Lostwithiel is one of my favourite towns in Cornwall. It is peaceful even at the height of the summer season and wonderfully historic with many interesting buildings. There are also lots of antique and curiosity shops to nose about in. A beautiful Norman bridge crosses the river Fowey here and there is Restormel, an ancient motte and bailey castle, just outside the town. In the centre the rather imposing Exchequer Hall was built in 1272 and was once home to the ancient Stannary Courts.
But of course I came to Lostwithiel looking for something far less grand and dare I say a lot sillier!
Not far from the corner of North Street and Queen Street there is a little square house with an inscription quite high up on its walls.
The granite plaque wraps around one corner of the building. It appears to have been built into the actual wall of the house, not added on later. It reads:
Walter Kendal of Lostwithiell was founder of this house in 1658. Hath a Lease for Three Thousand Yeares which had beginning the 29th of September Anno 1652
Now this was a man with long term goals I feel! A man thinking ahead . . . far, far ahead! I am really not sure what Walter thought would be happening 4652 when his lease finally expires!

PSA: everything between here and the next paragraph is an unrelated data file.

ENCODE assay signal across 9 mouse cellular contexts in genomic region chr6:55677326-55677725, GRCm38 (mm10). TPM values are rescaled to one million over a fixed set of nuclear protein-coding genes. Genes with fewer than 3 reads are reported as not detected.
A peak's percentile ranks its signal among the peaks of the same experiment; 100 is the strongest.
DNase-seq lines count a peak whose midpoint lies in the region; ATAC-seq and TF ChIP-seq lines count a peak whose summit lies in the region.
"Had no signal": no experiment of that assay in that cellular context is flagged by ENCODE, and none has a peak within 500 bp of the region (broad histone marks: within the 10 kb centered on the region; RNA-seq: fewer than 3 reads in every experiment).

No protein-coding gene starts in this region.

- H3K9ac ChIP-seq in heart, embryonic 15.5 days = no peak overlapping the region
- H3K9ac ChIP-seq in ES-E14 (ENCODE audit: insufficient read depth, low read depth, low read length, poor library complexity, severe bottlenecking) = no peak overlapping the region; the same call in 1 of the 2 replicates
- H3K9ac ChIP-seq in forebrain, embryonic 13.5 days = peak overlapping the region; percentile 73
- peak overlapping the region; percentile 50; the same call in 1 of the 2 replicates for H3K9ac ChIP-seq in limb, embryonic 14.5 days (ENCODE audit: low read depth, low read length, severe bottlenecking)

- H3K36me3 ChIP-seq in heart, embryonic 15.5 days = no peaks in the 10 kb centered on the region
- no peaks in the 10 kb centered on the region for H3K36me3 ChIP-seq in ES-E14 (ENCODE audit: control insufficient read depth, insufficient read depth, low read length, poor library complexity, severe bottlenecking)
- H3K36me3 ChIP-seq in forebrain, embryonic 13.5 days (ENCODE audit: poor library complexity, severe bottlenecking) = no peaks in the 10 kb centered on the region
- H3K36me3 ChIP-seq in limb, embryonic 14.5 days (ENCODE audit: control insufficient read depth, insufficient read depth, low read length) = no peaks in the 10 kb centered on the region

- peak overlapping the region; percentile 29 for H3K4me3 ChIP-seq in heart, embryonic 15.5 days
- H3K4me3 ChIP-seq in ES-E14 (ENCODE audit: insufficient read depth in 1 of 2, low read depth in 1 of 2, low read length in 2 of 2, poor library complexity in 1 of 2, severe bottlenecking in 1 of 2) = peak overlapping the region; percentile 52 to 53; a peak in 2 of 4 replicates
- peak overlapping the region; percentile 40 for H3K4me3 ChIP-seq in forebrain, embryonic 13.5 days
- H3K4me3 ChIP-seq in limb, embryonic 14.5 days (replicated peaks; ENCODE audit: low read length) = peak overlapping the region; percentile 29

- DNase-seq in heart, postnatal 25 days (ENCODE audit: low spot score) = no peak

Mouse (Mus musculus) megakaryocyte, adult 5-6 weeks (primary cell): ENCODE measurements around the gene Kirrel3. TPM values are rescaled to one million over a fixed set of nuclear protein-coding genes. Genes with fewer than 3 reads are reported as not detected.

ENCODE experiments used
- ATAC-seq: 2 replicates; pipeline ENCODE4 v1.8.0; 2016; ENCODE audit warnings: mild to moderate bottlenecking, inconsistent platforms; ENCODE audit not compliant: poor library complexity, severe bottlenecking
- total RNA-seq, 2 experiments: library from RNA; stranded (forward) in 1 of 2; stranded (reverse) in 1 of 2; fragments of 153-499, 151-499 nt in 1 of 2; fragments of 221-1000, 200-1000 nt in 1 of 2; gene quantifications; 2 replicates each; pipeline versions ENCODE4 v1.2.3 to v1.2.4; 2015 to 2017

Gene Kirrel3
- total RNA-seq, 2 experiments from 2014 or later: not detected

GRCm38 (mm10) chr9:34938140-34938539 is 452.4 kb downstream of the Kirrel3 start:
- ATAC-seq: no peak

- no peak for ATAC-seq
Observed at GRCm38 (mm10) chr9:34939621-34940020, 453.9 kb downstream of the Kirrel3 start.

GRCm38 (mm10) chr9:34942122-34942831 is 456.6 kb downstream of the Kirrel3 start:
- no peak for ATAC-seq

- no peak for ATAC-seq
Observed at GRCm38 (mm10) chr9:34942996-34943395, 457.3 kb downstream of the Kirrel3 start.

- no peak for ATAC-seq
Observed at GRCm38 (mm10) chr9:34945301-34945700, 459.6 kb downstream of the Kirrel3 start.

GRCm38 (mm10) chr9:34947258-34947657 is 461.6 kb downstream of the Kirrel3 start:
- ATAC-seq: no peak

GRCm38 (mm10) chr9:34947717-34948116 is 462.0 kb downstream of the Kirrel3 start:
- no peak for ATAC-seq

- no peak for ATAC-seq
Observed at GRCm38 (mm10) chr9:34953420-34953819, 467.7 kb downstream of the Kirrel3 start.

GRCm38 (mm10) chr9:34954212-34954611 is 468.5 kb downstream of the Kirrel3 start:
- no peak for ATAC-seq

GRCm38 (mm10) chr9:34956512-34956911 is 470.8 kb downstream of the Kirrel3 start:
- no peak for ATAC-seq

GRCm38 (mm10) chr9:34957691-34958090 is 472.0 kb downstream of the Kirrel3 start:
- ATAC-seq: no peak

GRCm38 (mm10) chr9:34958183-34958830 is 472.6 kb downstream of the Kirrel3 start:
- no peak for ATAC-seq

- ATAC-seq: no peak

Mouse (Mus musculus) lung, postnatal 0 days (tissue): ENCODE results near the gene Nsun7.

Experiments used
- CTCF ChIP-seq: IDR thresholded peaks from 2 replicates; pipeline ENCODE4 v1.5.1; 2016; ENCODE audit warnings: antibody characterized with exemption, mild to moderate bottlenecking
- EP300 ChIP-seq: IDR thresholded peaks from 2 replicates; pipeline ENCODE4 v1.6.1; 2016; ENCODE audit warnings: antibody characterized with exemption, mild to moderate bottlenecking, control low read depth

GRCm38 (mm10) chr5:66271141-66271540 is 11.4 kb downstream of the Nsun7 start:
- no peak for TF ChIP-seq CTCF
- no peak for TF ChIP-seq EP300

The National Archives at Kew still hold the original agreement which was made between Francis Buller and Walter Kendal for the “mansion house” in Lostwithiel.
Walter it seems was part of a impressively well-to-do family in the small town. His relations were members of parliament, Royalist army heroes and Masters of the Cinque Ports. The Kendals built Pelyn House near to the town in 1601 and the family are still there to this day. What Walter did, other than build his rather smaller abode and sign up to extraordinarily long leases, is not entirely clear.
He was born in 1608 to Thomas Kendal and Elizabeth Arscott and was the eldest of their eight children. They are all represented praying in multi-coloured relief in an impressive plaque on the wall of St Bartholomew’s Church. I think we can assume our Walter is the one on his knees just behind his considerably larger father.
Walter was married to Margaret Symon in 1642 and they had three children, Richard, Walter and Elizabeth. Sadly I haven’t had any luck finding out what Walter actually did during his life although when he married Margaret at St Winnow Church he recorded himself as a ‘Gentleman’.
Walter Kendal died in 1693 and was buried at Lostwithiel. His lease still has 2636 years to run at the time of writing!
For more great Cornish characters try: